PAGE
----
The conference, “New IT-New Equity-New Economy,” brought together approximately 60 experts, advocates, and interested parties to share information, insights, perceptions, and solutions. Participants examined the broad issues concerning the inclusion of all persons in the information age, identify barriers to inclusion, and define a set of issues that need to be addressed.
The conference began with a moderated roundtable discussion, intended to air the various issues and perspectives. Discussions continue in two parallel workshops covering:
- access to technology, information, and the governance process; and,
- economic development.
A report based on the discussion and insights coming out of the conference is in process. While the report is in process, a number of points can be highlighted. First of all, access must be defined on many levels and in many different ways. Access means not just access to the technology, but access to the benefits of information technology: jobs, targeted information, or education. The goal is the creation of an infrastructure that enables capacity building for individuals and communities. This means that the question of “access to what” can only be answered by the individual and the community.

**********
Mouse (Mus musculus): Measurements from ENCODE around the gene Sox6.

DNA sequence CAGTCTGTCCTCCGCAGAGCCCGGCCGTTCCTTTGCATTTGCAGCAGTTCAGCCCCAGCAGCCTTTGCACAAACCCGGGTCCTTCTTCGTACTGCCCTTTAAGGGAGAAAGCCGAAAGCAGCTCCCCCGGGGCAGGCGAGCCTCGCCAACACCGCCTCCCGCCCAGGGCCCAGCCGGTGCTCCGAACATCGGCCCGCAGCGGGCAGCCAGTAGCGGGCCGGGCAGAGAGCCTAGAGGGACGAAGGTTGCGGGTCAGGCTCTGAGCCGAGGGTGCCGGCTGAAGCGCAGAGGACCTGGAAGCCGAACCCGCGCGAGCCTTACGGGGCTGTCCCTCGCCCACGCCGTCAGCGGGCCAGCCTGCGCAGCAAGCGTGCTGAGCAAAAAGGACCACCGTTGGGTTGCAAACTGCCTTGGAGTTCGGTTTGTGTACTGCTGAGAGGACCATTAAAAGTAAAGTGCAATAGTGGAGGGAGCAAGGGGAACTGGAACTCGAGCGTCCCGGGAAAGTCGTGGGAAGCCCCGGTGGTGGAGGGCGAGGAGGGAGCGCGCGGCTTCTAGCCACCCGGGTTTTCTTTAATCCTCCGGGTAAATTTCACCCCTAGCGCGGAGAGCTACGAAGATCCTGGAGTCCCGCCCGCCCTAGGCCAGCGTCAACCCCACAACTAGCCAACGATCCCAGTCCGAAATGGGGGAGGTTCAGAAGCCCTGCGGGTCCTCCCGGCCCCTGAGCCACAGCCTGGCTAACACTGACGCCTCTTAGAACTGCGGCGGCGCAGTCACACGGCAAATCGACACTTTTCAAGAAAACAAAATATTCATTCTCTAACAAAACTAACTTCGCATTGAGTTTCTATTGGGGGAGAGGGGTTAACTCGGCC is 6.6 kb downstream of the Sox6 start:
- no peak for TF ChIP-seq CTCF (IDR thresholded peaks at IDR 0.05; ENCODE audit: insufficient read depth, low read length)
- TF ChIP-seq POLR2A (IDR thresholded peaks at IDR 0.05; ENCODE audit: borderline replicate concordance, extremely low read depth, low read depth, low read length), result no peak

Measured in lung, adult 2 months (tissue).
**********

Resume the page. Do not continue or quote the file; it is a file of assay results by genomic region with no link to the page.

Governance is an important part of the issue of access. It is a fundamental principle that as many people as possible are involved in the process. Both the government and the for-profit sector need to hear multiple voices and understand the specific challenges facing low income communities. Technology can be a means for participation and voice, but only if the process is truly open to all.
Reaping the benefits of information technology is the goal of economic development. Yet, the relationship between advanced information technology and economic development is unclear. A few of the issues raised at the conference include: the quality and skill level of the workforce; the changing quality of work – are their working conditions better, or are they worse; how information technologies can be used by local businesses to compete effectively; the role of the conventional physical infrastructure (airports, highways, warehouses) as well as the new telecommunications infrastructure.